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PHOTO: Luís Eusébio

Enterprises are transitioning from reacting to emerging technologies to proactively planning strategies to exploit digital opportunities, leveraging longer-term roadmaps for digital workplace and marketing technology.

Inevitably, some common mistakes will be made along the way, but one way to avoid repeating them is to focus on the lessons learned by those who have gone before. Here is the most common "what I would have done differently" advice I’ve encountered.

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'I wish we had more closely followed user-centered design principles'

Design here is meant in the broadest sense, from experience design at the screen — where you should always start — back to data and system design. Customers and employees alike demand a more humane digital experience.

User-centered design is a discipline in the sense of a collection of coherent methodologies, but UCD is also a discipline in that its greatest value comes from consistent application across all the projects in your digital roadmap.

'I wish we had sorted out our identity and access management foundation sooner'

Every technology wants to be foundational in your enterprise stack. If you don't put the right tools, processes, data and people in place to create a definitive repository of identities, roles, groups and attendant entitlements, you can hamper your ability to execute strategically.

I frequently hear feedback like, "We had great plans to bust internal silos, but then hit a roadblock when we couldn't turn to something more consistent." Fragmented identity and access services almost always lead to fragmented user experiences.

Foundation is really less about mitigating risk and more about exploiting opportunities — opportunities to offer single sign-on, profile-based user experiences, better integrated data and services, and smoother collaboration and networking.

Related Article: When a Workplace Meets a Technology Vendor, Who Writes the Script?

'I should have anticipated the need for funding these infrastructure programs'

IT leaders often complain that business stakeholders don't like to fund these sorts of infrastructure programs, which usually aren't tied directly to a specific project. Creating a long-term roadmap that anticipates how different pieces of your digital ecosystem need to work together is fundamentally required.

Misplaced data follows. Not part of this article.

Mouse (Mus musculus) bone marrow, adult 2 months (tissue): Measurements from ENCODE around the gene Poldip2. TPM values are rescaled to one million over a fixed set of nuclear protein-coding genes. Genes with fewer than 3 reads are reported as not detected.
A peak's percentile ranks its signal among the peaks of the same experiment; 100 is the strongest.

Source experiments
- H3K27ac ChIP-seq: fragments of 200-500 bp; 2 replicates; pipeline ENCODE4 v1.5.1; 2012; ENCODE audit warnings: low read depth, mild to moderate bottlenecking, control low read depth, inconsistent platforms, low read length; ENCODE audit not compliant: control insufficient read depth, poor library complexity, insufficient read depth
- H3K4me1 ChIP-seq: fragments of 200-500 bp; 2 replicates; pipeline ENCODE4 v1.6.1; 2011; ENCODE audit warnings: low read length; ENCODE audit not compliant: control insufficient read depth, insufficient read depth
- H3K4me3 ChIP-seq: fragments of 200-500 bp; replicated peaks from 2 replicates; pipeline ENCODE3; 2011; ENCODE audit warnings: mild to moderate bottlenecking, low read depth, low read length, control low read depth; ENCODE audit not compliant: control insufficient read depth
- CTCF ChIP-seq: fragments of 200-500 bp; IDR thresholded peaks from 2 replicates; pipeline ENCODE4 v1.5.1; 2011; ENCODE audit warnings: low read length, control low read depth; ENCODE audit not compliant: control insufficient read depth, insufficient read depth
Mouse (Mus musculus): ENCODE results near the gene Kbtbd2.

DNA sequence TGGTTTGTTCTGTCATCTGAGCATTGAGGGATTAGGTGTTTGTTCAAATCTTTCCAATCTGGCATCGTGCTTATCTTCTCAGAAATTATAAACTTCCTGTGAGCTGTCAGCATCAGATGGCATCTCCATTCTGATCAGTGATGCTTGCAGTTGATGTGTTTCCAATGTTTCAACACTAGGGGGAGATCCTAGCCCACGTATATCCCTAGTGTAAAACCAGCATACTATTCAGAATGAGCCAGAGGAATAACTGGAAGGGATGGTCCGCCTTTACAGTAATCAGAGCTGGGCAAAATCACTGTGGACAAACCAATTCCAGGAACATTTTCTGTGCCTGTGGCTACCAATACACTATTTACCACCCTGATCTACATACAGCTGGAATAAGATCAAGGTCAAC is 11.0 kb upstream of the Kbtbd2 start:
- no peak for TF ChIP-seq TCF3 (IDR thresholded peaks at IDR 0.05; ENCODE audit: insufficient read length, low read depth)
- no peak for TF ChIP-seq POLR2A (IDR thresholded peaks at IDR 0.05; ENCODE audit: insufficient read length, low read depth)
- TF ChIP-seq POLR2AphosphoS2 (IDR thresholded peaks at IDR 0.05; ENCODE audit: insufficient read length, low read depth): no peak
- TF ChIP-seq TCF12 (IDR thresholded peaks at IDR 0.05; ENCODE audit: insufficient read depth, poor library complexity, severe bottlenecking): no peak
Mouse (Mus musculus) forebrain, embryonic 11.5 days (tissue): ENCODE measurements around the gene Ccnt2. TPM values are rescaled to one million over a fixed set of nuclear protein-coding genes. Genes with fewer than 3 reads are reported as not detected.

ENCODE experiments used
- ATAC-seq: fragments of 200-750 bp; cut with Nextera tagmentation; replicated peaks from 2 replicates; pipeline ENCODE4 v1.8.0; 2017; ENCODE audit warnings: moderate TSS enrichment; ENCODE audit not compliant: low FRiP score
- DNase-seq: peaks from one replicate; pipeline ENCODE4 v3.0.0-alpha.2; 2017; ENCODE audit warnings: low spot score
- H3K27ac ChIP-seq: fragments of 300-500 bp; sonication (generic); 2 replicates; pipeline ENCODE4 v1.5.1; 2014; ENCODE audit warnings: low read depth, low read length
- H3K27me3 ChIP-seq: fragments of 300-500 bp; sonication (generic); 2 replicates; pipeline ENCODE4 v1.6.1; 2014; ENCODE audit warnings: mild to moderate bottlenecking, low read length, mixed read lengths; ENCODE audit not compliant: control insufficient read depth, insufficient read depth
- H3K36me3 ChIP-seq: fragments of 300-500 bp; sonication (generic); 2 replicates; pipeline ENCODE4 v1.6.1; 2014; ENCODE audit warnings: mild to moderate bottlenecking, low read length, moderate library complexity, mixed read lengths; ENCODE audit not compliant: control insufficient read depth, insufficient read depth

'I should have placed more value on my use cases'

By following a use-case based approach to evaluating digital workplace and martech vendors — where true personas emerge — you can focus more on key "intangibles" that are less about what the technology does (though that's still important), and more about strategic considerations surrounding a vendor or platform. How broad and deep is the ecosystem? How will you experience upgrade cycles? How good (really: how bad) is the tech support? And so on.

Meaningless (to you the customer) concepts like vendor's sales and marketing acumen, or how they "position" their technology, or the breadth of their portfolio is insignificant compared to key technical details, most notably around architectures, where you often find surprising diversity.

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What You Should Do

If you're serious about bringing in some technology as a long-term strategic asset, then take a similarly strategic approach to finding the right solution. Avoid making the same mistakes as those enterprises that have simply followed the vendor's process. Stay focused on a reference model for your enterprise that grounds your digital road map and stack investments.

The transition from martech to CX is an evolving challenge with evolving solutions. My firm, RSG, is consolidating best practice approaches to crafting the right roadmap to build the right technology stack in this new world with its Stack Advisory. I look forward to sharing more lessons.